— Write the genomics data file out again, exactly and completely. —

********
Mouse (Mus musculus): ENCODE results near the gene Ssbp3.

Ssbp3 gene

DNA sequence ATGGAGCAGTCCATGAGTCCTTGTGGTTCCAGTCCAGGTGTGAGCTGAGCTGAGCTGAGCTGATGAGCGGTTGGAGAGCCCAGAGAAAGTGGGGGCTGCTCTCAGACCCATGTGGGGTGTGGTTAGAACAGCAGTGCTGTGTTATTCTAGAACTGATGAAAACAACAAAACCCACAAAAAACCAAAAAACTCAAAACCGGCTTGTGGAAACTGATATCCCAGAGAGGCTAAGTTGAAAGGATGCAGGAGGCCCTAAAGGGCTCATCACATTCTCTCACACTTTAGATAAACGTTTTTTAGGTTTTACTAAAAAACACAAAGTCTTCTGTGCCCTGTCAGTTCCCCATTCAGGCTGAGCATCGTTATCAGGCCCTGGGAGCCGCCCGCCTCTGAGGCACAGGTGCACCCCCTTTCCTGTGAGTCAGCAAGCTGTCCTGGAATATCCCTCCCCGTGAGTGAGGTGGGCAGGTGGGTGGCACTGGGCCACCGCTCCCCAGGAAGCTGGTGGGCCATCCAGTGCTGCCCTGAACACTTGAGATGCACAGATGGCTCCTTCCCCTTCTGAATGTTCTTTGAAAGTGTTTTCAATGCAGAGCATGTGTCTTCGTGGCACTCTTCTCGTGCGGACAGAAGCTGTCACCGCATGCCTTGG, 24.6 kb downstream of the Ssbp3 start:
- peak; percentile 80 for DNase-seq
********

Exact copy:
Mouse (Mus musculus): ENCODE results near the gene Ssbp3.

Ssbp3 gene

DNA sequence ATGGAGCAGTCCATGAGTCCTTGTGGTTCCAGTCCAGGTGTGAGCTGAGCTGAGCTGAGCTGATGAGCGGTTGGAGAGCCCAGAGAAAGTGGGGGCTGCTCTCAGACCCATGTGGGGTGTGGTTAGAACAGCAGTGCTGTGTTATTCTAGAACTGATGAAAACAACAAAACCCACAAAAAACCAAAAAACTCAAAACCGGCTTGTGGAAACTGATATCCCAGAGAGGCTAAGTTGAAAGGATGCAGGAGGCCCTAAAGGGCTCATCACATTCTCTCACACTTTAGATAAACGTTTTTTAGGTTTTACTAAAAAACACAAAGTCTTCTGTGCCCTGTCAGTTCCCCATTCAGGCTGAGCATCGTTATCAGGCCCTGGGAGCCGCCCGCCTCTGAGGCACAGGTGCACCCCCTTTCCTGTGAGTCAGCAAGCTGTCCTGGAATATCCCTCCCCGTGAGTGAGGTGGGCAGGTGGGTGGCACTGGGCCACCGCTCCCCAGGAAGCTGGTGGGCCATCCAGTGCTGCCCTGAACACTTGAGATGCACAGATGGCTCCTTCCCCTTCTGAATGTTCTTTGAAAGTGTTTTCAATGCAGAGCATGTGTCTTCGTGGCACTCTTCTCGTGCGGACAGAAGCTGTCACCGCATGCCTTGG, 24.6 kb downstream of the Ssbp3 start:
- peak; percentile 80 for DNase-seq